The parrot that can talk - or not

Almost every sentence of this story is misleading: Parrot's oratory stuns scientists.

A parrot with a fairly above-average ability to mimic human language, no doubt after years of training by a dedicated owner, is entertaining, but not ground-shattering, and no reason for any scientists to be stunned or have to revise any theories.

The claim that the parrot will "invent his own words and phrases if he is confronted with novel ideas with which his existing repertoire cannot cope - just as a human child would do" is particularly misleading, as I can tell you, even without seeing any evidence, that there's absolutely no chance that the parrot behaves anything like a human child. Children 'invent' words and phrases in a manner which is consistent with the innate structure and variables that make up the grammar of human language, whilst the parrot will be simply stringing together patterns of sound that it's picked up from humans around it. Whilst the parrot is alleged to have coined the regularisation of 'flew' into 'flied', this was already pretty common in English, particularly in the Baseball phrase 'flied out', (as noted by Pinker et al in a paper [PDF] in 1991), so it's quite possibly that the parrot was just mimicking this too.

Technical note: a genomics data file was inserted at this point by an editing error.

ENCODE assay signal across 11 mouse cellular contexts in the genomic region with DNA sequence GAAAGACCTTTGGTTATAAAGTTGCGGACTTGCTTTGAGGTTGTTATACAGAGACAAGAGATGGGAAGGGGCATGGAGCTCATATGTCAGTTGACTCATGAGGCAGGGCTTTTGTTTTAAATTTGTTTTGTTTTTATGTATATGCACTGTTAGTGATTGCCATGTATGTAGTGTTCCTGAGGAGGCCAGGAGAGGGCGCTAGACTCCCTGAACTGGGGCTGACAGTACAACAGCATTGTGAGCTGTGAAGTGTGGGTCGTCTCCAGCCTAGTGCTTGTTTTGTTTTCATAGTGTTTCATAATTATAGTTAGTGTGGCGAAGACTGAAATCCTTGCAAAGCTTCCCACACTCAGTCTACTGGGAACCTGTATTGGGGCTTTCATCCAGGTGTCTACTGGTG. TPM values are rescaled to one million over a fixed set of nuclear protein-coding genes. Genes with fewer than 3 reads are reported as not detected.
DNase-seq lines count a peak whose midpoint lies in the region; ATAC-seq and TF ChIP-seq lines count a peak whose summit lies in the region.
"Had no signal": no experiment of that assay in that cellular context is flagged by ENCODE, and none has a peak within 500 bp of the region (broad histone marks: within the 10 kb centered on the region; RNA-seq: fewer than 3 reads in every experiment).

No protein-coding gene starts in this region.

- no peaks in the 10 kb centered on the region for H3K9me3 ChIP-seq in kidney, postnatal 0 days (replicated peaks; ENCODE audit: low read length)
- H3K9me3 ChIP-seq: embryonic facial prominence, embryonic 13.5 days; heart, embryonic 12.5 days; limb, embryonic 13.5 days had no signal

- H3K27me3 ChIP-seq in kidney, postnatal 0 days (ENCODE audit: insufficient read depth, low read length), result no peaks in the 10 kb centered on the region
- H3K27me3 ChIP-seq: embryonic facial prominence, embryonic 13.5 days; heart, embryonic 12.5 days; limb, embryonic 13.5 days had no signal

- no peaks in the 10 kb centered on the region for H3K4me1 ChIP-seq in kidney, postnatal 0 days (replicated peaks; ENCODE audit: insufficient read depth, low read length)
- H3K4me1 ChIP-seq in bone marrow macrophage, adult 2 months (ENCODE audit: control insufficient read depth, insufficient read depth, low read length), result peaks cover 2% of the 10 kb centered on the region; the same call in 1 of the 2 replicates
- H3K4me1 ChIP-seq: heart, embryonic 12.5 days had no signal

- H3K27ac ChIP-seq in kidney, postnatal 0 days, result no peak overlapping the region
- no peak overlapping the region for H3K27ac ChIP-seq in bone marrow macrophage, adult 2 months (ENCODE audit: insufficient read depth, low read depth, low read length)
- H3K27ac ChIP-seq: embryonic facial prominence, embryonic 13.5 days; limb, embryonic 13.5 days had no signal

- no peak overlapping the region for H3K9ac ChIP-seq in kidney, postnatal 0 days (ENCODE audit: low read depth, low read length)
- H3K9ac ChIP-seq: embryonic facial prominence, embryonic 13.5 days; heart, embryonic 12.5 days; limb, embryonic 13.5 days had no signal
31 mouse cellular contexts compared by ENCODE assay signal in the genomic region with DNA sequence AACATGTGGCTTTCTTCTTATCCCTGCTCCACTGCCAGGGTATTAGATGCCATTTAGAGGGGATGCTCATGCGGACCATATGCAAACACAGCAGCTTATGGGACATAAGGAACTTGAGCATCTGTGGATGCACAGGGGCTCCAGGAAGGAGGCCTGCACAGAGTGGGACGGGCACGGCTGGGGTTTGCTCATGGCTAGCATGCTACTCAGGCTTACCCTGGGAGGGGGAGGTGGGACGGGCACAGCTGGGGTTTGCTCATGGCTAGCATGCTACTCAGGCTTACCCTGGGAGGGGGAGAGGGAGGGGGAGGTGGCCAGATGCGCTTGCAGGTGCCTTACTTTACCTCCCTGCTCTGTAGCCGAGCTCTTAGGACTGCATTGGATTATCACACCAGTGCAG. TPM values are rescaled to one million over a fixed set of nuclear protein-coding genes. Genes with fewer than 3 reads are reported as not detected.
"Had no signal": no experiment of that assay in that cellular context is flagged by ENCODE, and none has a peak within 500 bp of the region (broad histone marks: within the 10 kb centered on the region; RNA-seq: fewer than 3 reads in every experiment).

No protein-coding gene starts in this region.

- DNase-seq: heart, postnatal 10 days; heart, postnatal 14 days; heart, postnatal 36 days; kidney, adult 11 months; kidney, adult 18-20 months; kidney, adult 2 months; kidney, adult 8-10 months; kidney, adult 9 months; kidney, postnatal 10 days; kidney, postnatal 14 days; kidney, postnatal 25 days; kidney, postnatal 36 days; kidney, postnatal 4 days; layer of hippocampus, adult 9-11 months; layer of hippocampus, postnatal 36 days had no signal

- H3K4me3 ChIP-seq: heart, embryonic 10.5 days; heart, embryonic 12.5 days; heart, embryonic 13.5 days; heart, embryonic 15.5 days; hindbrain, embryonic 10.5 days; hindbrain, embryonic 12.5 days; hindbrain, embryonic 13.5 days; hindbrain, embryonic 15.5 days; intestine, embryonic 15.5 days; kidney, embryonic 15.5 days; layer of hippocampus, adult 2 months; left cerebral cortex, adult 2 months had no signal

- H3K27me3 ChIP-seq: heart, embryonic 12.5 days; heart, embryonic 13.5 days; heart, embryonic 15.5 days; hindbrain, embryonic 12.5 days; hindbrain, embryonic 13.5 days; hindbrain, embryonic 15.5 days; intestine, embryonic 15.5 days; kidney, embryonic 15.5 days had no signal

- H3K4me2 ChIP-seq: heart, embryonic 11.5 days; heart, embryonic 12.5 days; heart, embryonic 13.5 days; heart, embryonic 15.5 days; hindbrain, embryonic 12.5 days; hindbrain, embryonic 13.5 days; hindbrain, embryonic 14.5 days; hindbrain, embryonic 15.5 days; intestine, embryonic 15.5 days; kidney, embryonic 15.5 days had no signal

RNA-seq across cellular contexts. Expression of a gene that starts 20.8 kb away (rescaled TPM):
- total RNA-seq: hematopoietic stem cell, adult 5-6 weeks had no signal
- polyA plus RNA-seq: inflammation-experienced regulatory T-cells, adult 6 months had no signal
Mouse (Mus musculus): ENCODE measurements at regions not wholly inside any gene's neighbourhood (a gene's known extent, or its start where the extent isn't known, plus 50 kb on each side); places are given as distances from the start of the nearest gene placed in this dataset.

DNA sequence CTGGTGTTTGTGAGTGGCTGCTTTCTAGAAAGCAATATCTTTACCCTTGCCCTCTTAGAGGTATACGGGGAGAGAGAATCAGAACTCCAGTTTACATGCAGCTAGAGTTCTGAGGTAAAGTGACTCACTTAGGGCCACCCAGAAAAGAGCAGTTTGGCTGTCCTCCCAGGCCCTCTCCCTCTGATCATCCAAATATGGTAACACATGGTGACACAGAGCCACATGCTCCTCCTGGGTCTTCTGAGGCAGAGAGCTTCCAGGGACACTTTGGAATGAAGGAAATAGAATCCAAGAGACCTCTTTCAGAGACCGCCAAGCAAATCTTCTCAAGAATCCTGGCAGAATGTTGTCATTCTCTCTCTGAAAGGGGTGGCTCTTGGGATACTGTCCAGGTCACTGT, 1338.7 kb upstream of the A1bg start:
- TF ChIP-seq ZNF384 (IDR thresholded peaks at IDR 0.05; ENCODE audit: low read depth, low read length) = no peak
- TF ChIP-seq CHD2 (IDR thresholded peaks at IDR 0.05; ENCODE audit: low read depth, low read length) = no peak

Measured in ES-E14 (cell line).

This kind of claim, that some animal somewhere is remarkably advanced in having learnt language, is all too familiar to academic linguists, so much so that they barely give it any of their time. The problem is always that the people who own or work with the animals, and who conduct the research, are so keen for the animals to understand language that they make all kinds of scientific errors, introducing biases into experiments, over-interpreting utterances, and ignoring any data which doesn't back-up the answer they're hoping to get. I'm sure that in the course of owning a talkative parrot over many years, the parrot will come out with all sorts of phrases which seem to have remarkable significance within the context, but this is really no reason to tear up our understandings of language and animal intelligence.

The worst culprit is possibly, whose documentary broadcast last year, Chimps are People Too, managed to introduce a falsity into the very title of the show. His programme exemplifies the argument that, if we somehow can prove that certain animals have language, they must be just like humans, and so we just change our perceptions of them and the way we treat them. This is simply a dead-end argument, like trying to prove that animals have a deep appreciation of Shakespeare. If you think we should be nicer to animals, you can argue that on plenty of other grounds without resorting to complete fallacies.

Non-human animals do not have language, and will never be proved to do so. So resist the (natural) temptation to empathise with animals, anthropomorphasising them, and instead just treat them as wonderful creatures.

More on the parrot, 'N'kisi', can be found on Wikipedia (N'kisi (parrot)), which currently does a bad job of giving a neutral account, and on The Skeptic's Dictionary, which debunks it rather better.